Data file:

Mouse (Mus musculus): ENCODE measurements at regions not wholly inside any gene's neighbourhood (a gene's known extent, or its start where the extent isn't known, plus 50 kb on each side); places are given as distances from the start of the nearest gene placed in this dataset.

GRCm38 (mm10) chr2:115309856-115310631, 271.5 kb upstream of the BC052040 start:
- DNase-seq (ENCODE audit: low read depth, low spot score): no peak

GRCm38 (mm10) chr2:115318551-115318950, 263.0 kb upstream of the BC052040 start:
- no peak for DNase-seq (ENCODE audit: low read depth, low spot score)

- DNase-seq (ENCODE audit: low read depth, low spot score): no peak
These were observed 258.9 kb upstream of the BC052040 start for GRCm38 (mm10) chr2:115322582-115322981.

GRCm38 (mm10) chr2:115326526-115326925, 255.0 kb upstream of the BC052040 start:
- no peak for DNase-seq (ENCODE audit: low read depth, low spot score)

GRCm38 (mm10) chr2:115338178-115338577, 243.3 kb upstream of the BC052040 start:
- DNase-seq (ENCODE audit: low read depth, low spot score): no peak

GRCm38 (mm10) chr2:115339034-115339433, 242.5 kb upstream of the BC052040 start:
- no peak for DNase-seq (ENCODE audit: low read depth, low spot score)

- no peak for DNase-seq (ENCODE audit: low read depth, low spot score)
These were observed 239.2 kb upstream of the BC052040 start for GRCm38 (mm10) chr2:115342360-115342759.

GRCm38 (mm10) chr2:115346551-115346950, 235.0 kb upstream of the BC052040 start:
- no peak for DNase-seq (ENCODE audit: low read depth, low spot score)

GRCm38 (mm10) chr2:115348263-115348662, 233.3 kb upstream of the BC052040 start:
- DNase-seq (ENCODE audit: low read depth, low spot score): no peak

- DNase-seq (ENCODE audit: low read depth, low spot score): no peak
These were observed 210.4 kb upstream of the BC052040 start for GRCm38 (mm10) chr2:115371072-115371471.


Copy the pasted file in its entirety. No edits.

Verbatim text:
Mouse (Mus musculus): ENCODE measurements at regions not wholly inside any gene's neighbourhood (a gene's known extent, or its start where the extent isn't known, plus 50 kb on each side); places are given as distances from the start of the nearest gene placed in this dataset.

GRCm38 (mm10) chr2:115309856-115310631, 271.5 kb upstream of the BC052040 start:
- DNase-seq (ENCODE audit: low read depth, low spot score): no peak

GRCm38 (mm10) chr2:115318551-115318950, 263.0 kb upstream of the BC052040 start:
- no peak for DNase-seq (ENCODE audit: low read depth, low spot score)

- DNase-seq (ENCODE audit: low read depth, low spot score): no peak
These were observed 258.9 kb upstream of the BC052040 start for GRCm38 (mm10) chr2:115322582-115322981.

GRCm38 (mm10) chr2:115326526-115326925, 255.0 kb upstream of the BC052040 start:
- no peak for DNase-seq (ENCODE audit: low read depth, low spot score)

GRCm38 (mm10) chr2:115338178-115338577, 243.3 kb upstream of the BC052040 start:
- DNase-seq (ENCODE audit: low read depth, low spot score): no peak

GRCm38 (mm10) chr2:115339034-115339433, 242.5 kb upstream of the BC052040 start:
- no peak for DNase-seq (ENCODE audit: low read depth, low spot score)

- no peak for DNase-seq (ENCODE audit: low read depth, low spot score)
These were observed 239.2 kb upstream of the BC052040 start for GRCm38 (mm10) chr2:115342360-115342759.

GRCm38 (mm10) chr2:115346551-115346950, 235.0 kb upstream of the BC052040 start:
- no peak for DNase-seq (ENCODE audit: low read depth, low spot score)

GRCm38 (mm10) chr2:115348263-115348662, 233.3 kb upstream of the BC052040 start:
- DNase-seq (ENCODE audit: low read depth, low spot score): no peak

- DNase-seq (ENCODE audit: low read depth, low spot score): no peak
These were observed 210.4 kb upstream of the BC052040 start for GRCm38 (mm10) chr2:115371072-115371471.